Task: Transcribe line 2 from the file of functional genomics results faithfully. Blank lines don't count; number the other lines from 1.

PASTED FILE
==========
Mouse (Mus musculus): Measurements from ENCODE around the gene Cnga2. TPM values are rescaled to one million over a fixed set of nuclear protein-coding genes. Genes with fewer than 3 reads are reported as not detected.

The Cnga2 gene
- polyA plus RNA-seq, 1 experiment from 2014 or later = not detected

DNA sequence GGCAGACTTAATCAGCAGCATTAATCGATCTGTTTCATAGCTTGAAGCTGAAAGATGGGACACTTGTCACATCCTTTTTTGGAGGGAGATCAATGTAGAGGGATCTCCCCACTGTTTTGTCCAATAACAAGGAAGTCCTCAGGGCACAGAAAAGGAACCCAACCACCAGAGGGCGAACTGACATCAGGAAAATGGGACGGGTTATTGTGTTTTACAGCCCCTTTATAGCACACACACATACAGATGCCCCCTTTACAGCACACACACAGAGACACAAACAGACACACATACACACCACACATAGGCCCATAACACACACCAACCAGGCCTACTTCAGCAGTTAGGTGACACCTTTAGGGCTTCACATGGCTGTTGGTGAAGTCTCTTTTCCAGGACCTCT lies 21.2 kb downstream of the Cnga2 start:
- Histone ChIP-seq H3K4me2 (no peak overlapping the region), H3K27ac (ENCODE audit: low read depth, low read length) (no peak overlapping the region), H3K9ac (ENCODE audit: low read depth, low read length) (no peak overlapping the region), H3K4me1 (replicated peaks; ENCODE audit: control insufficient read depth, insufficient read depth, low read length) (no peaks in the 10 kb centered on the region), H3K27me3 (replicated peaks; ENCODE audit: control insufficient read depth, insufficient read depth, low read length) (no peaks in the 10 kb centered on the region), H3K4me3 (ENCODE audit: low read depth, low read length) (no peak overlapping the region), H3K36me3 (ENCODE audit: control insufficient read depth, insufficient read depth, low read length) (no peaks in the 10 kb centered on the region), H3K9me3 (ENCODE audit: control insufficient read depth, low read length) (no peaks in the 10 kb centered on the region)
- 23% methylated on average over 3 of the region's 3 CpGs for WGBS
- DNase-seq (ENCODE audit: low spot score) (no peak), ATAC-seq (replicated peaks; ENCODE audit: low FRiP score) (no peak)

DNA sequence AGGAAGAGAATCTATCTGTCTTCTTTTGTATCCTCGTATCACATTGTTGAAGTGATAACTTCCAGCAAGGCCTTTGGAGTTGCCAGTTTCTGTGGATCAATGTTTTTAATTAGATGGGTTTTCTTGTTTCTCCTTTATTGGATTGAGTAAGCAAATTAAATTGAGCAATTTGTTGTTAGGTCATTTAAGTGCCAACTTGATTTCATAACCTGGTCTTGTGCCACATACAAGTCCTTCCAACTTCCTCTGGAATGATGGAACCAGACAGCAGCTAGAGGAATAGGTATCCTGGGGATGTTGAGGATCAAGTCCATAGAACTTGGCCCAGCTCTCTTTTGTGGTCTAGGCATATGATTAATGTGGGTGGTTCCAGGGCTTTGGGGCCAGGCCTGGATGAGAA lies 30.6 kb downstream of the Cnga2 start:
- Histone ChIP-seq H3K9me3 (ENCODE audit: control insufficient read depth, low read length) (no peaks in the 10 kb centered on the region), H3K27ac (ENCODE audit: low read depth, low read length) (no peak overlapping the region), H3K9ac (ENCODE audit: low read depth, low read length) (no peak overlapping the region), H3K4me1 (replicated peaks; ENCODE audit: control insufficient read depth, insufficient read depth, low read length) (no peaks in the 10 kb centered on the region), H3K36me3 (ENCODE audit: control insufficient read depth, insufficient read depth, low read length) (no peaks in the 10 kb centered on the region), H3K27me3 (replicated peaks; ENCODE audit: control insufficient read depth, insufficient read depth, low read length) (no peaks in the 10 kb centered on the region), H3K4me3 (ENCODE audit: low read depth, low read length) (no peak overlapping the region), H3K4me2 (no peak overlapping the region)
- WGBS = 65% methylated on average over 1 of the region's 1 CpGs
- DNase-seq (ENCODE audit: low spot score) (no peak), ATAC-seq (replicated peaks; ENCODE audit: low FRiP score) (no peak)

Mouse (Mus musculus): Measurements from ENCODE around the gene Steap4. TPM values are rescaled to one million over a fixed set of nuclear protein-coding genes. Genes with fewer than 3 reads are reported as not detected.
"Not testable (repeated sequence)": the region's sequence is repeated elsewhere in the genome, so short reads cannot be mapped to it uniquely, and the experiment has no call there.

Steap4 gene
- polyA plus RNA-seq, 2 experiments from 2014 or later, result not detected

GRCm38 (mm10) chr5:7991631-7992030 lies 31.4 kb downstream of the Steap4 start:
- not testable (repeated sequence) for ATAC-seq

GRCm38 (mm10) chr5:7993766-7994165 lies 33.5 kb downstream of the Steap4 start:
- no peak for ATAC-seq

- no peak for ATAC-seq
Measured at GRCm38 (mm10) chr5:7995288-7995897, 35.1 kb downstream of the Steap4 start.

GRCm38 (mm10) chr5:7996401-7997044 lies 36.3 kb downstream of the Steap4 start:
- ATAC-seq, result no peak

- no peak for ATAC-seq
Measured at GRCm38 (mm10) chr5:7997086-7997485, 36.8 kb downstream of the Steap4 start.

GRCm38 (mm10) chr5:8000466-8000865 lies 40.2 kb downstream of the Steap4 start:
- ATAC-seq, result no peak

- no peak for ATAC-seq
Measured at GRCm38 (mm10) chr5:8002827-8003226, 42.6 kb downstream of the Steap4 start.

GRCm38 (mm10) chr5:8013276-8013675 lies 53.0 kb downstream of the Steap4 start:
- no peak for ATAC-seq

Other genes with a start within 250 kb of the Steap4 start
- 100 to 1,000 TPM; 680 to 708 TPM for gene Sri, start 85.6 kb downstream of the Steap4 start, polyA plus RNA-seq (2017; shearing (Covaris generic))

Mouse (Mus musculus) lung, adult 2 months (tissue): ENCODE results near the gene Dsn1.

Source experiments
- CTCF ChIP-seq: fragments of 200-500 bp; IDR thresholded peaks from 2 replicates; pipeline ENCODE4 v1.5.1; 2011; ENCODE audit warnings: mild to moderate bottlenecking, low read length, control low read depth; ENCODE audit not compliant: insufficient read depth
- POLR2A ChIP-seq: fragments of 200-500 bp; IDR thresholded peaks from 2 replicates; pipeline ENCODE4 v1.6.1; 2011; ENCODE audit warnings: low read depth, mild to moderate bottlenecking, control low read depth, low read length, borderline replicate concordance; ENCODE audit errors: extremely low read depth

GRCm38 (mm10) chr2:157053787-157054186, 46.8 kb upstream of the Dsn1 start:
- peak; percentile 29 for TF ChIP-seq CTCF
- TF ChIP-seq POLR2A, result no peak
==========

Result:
The Cnga2 gene